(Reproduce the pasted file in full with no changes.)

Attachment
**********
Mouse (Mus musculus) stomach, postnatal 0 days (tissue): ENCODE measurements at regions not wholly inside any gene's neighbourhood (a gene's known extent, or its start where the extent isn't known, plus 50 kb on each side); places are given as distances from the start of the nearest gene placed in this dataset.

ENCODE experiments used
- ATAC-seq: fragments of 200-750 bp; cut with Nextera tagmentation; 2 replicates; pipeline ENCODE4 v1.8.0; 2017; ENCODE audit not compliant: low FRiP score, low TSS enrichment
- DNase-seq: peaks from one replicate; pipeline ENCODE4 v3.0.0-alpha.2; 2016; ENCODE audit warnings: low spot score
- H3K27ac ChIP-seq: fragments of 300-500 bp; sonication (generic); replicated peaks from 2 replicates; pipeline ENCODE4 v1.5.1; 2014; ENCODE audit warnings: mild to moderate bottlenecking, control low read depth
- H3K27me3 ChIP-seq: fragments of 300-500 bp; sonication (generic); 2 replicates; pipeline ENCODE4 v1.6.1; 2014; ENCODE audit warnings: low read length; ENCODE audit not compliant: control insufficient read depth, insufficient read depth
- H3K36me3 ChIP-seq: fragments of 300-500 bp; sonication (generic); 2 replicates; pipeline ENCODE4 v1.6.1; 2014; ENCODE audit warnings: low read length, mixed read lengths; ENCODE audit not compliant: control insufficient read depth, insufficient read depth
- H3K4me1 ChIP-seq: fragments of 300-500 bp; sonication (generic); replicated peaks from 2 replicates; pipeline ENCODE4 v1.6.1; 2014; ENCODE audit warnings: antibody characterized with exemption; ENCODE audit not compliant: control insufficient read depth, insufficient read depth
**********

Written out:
Mouse (Mus musculus) stomach, postnatal 0 days (tissue): ENCODE measurements at regions not wholly inside any gene's neighbourhood (a gene's known extent, or its start where the extent isn't known, plus 50 kb on each side); places are given as distances from the start of the nearest gene placed in this dataset.

ENCODE experiments used
- ATAC-seq: fragments of 200-750 bp; cut with Nextera tagmentation; 2 replicates; pipeline ENCODE4 v1.8.0; 2017; ENCODE audit not compliant: low FRiP score, low TSS enrichment
- DNase-seq: peaks from one replicate; pipeline ENCODE4 v3.0.0-alpha.2; 2016; ENCODE audit warnings: low spot score
- H3K27ac ChIP-seq: fragments of 300-500 bp; sonication (generic); replicated peaks from 2 replicates; pipeline ENCODE4 v1.5.1; 2014; ENCODE audit warnings: mild to moderate bottlenecking, control low read depth
- H3K27me3 ChIP-seq: fragments of 300-500 bp; sonication (generic); 2 replicates; pipeline ENCODE4 v1.6.1; 2014; ENCODE audit warnings: low read length; ENCODE audit not compliant: control insufficient read depth, insufficient read depth
- H3K36me3 ChIP-seq: fragments of 300-500 bp; sonication (generic); 2 replicates; pipeline ENCODE4 v1.6.1; 2014; ENCODE audit warnings: low read length, mixed read lengths; ENCODE audit not compliant: control insufficient read depth, insufficient read depth
- H3K4me1 ChIP-seq: fragments of 300-500 bp; sonication (generic); replicated peaks from 2 replicates; pipeline ENCODE4 v1.6.1; 2014; ENCODE audit warnings: antibody characterized with exemption; ENCODE audit not compliant: control insufficient read depth, insufficient read depth